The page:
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There really aren’t too many camcorders you can buy from a major manufacturer for less than $350 and fewer still in the 8mm format. And while the Sharp VL-A11OU is very easy to use and produces quality images on 8mm tape, this format is close on the heels of the thought-to-be-extinct Tasmanian Wolf.
Not as small as the latest pocket cams nor as large (or heavy) as many VHS-C designs, the VL-A11OU is still small enough to be convenient. There are only four buttons to control the power, recording, fading and zooming, so operation is very simple, at least for right-handed folks. There are many advanced options available, such as manual exposure modes and manual focus. However, these are only accessible by navigating the on-screen menus, which are frequently confusing and require a trip to the manual to figure out. Possibly considered inconvenient by some, we felt that the trade-off in simplicity of operation with fewer buttons for novice users justified the design. Insert the battery, pop in a tape, turn on the camcorder and push the record button: what could be easier?
The Sharp Viewcam family, of which the VL-A11OU is a member, shares a common body-type, with an LCD screen mounted on the left side of the video camera behind the tape mechanism and the CCD and lens connected by a swivel on the right. The swivel LCD design has been incorporated into most of today’s camcorder designs, but it is still a nice feature that allows the user to record from many different angles, high and low, or point the unit back at the user. Since the VL-A11OU does not have a viewfinder, the LCD is always on and is the only way to aim the camcorder.
Because of the simple controls, it is easy to operate this camcorder with one hand, but the wide design and the LCD screen both encourage two-handed operation, which will inevitably result in steadier shooting and therefore, better video. As a result of the LCD screen always being on, we expected the battery life of the VL-A11OU to be shorter than normal. When we tested it, it was on for almost two hours before the battery gave up. Testing is probably more rigorous than normal usage, involving full-tape fast forwarding and rewinding in addition to taking the unit through its paces. While this is a less than scientific measure of battery length, the results were favorable. Sharp offers a large battery (that still fits in the body of the cam instead of attaching outside), which it claims has a more than three-hour life with this model.
Points of Contention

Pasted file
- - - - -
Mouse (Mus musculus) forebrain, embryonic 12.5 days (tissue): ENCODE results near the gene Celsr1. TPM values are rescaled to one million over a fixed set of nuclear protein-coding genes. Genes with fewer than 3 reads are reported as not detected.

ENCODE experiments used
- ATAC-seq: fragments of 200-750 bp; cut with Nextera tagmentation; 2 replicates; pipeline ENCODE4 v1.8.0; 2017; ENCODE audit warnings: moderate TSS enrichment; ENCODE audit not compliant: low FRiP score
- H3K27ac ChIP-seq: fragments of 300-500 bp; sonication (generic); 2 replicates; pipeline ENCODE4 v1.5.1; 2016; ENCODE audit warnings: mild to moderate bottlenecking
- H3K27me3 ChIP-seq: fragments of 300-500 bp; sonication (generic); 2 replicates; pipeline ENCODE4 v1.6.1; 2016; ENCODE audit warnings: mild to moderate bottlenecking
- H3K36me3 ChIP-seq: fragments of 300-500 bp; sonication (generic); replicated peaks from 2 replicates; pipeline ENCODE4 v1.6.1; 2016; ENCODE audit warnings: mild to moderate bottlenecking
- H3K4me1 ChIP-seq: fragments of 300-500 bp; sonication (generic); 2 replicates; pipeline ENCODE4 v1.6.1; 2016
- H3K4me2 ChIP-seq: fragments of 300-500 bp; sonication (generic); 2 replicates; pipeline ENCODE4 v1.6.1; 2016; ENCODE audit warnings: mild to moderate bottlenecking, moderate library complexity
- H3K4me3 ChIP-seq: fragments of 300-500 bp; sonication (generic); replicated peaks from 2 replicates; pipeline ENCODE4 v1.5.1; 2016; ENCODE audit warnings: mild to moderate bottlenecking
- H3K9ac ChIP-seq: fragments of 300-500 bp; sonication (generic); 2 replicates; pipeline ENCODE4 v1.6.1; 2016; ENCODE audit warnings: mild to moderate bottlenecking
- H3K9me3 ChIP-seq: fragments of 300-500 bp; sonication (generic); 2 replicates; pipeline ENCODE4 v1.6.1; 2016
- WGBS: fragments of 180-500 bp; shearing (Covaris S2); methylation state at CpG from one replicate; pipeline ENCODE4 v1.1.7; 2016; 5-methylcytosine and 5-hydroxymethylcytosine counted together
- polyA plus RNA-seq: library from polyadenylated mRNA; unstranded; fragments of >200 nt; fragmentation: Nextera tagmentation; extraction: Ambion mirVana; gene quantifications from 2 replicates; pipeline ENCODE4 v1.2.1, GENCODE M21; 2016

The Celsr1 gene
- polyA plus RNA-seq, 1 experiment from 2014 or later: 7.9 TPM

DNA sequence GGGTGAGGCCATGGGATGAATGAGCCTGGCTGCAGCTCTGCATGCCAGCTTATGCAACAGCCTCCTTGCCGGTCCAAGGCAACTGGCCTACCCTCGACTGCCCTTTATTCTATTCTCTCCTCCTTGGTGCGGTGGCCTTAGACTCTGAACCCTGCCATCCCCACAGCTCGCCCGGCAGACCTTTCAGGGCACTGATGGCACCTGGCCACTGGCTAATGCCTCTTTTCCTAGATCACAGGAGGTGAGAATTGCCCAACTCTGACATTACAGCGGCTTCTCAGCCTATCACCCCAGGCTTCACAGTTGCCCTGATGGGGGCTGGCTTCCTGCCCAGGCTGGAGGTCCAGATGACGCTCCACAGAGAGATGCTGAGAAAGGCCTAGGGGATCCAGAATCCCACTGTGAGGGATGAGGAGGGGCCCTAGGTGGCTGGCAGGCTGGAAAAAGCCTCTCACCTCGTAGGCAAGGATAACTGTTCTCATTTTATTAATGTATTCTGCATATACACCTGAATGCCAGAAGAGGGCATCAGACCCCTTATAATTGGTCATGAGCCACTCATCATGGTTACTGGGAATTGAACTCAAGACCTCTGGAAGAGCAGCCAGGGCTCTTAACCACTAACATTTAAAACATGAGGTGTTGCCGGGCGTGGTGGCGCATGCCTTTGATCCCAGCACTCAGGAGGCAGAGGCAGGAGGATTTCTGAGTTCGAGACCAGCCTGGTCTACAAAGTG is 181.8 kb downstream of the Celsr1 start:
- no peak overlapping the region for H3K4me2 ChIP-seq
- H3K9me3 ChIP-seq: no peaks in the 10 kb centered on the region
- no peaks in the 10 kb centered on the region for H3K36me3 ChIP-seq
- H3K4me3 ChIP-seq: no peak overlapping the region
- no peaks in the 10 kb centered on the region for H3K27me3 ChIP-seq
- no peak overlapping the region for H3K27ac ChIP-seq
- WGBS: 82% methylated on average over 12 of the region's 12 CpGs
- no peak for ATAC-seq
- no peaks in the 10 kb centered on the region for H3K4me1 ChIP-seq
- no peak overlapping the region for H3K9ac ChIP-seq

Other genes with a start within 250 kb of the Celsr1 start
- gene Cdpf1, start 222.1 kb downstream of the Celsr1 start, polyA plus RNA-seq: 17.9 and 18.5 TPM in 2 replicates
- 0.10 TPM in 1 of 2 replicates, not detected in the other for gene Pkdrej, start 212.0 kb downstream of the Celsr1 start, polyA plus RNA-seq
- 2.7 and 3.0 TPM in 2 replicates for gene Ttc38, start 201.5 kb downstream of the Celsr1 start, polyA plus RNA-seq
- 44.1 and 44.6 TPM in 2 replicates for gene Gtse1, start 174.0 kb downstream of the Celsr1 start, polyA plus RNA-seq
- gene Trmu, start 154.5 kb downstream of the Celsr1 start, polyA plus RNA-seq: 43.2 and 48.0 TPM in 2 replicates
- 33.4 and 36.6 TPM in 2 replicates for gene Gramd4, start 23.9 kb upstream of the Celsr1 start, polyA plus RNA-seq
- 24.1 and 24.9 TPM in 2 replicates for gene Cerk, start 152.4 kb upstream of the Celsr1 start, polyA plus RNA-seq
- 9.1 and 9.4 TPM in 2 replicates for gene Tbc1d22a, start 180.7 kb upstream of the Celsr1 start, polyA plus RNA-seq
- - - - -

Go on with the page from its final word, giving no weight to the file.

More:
One potential problem with this design is that the monaural microphone attaches to the top of the LCD portion of the camera, which means that as the LCD swivels, the microphone also swivels. So, if you lifted the camera above your head to shot over the heads of a crowd and angled the LCD back to 60 degrees or so, the microphone would point backwards, or at least up into the sky or ceiling. In testing, however, while the volume did increase when the microphone faced the source and when it pointed toward the floor, it did not significantly lose sensitivity when tilted back and away from the source. Audio from behind the camcorder was more pronounced however.
The VL-A11OU does not come with a light, nor is there any way to attach a light to it. It does have a Cat’s Eye feature, which is simply Sharp’s term for turning up the gain. Among its more advanced features, you can also adjust the Gamma Brightness Correction, so the unit operates well under a number of lighting conditions. The fade button was instantly accessible due to the cam’s simple design and created simple fade ins and fade outs, although it always fades in and out to white (unless you are using one of the primitive, iconic animated modes).
Like many of the other features of this video camera, playback was unexceptional, but good. A stereo mini-plug extended out from the unit to two RCA connectors, one for the composite video signal and one for the monaural audio.
8mm is Dead – Long Live 8mm!
In the end, whether you want to purchase this camcorder or not depends on whether you want to use the 8mm format, which is not to be confused with the Hi8 or Digital8 formats. The quality of the 8mm format is on par with VHS, which is adequate for many uses. 8mm tapes are inexpensive and come in 120-minute versions. Getting an inexpensive 8mm camera could save you enough money to get airfare to a South Pacific paradise. Carefully consider, however, that there are a number of other higher-quality Hi8 cameras in this price range, and some with more features, before you make a decision. See the September 2001 issue of Videomaker for a buyer’s guide on all flavors of the 8mm format.
Lens: 16:1 optical zoom, f/1.4, fl: 4 to 64mm,
filter diameter: 46mm
Image Sensor: 1/4-inch CCD, 270,000 pixels
Viewfinder: 3-inch color LCD screen, rotates 270 degrees
Focus: manual, auto
Maximum Shutter Speed: 1/500
Exposure: manual (4 modes), auto
White Balance: manual, auto
Video Out: composite
Dimensions (inches) : 7 1/32 (w) x 4 9/32 (h) x 3 7/8 (d)
Weight (sans tape and battery): 1.57 lbs.
Pause to Record: .57 seconds
Power-up to Record: 5.5 seconds
Fast forward/Rewind (60 min. tape):
3 min. 10 sec.
Tested Horizontal Resolution: 310 lines*